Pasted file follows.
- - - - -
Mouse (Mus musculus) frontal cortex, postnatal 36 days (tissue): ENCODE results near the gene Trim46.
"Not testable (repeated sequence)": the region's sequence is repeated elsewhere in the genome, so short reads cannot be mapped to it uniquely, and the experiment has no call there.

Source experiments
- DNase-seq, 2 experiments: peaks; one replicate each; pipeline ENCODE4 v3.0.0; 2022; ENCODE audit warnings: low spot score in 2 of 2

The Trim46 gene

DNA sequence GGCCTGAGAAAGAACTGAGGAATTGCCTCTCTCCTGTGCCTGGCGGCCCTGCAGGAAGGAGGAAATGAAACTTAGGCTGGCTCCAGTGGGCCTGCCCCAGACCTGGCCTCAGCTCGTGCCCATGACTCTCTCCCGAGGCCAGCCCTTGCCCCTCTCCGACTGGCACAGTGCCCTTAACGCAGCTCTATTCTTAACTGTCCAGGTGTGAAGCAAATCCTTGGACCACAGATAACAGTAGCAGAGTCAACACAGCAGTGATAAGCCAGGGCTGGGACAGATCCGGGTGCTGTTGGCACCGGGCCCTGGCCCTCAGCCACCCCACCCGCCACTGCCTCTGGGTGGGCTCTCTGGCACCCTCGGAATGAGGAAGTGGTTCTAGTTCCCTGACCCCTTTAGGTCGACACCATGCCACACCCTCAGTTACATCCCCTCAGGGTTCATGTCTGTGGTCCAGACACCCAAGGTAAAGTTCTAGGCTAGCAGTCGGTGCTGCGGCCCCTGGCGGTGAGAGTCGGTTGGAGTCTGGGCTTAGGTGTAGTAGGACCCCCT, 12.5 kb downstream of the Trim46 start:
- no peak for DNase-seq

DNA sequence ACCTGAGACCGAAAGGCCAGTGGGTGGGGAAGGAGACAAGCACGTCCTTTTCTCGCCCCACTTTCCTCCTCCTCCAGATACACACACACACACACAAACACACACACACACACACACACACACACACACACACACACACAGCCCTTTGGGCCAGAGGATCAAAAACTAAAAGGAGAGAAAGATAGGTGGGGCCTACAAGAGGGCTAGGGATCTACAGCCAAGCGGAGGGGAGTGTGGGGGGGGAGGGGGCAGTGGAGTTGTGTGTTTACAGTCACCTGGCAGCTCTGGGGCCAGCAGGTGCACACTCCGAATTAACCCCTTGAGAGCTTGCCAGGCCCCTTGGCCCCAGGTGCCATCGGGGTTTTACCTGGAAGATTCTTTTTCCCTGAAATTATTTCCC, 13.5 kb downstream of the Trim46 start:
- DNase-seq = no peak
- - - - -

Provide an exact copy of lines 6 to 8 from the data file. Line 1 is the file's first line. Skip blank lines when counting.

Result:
DNA sequence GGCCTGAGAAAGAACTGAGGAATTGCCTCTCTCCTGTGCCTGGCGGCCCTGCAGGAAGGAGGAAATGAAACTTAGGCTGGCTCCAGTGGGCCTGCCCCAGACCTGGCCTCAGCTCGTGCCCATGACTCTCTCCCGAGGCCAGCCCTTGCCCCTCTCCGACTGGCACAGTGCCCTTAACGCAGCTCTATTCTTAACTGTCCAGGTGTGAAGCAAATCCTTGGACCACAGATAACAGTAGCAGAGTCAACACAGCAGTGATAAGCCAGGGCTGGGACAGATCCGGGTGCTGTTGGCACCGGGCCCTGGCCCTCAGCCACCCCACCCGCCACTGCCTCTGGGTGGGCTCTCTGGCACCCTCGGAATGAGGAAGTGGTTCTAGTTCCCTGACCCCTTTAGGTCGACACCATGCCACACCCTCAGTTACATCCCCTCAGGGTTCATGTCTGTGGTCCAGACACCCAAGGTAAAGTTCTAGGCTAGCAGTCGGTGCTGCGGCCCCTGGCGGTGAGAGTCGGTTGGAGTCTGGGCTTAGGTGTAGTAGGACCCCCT, 12.5 kb downstream of the Trim46 start:
- no peak for DNase-seq

DNA sequence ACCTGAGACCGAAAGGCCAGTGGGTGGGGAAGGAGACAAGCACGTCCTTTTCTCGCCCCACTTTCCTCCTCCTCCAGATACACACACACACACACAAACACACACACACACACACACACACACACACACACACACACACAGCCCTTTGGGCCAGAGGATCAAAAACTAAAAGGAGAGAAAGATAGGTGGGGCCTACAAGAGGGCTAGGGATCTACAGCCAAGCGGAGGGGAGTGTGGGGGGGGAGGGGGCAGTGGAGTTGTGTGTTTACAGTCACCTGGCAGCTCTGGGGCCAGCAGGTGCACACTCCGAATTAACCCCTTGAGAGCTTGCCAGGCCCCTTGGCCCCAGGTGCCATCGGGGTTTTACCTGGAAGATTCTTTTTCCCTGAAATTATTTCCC, 13.5 kb downstream of the Trim46 start: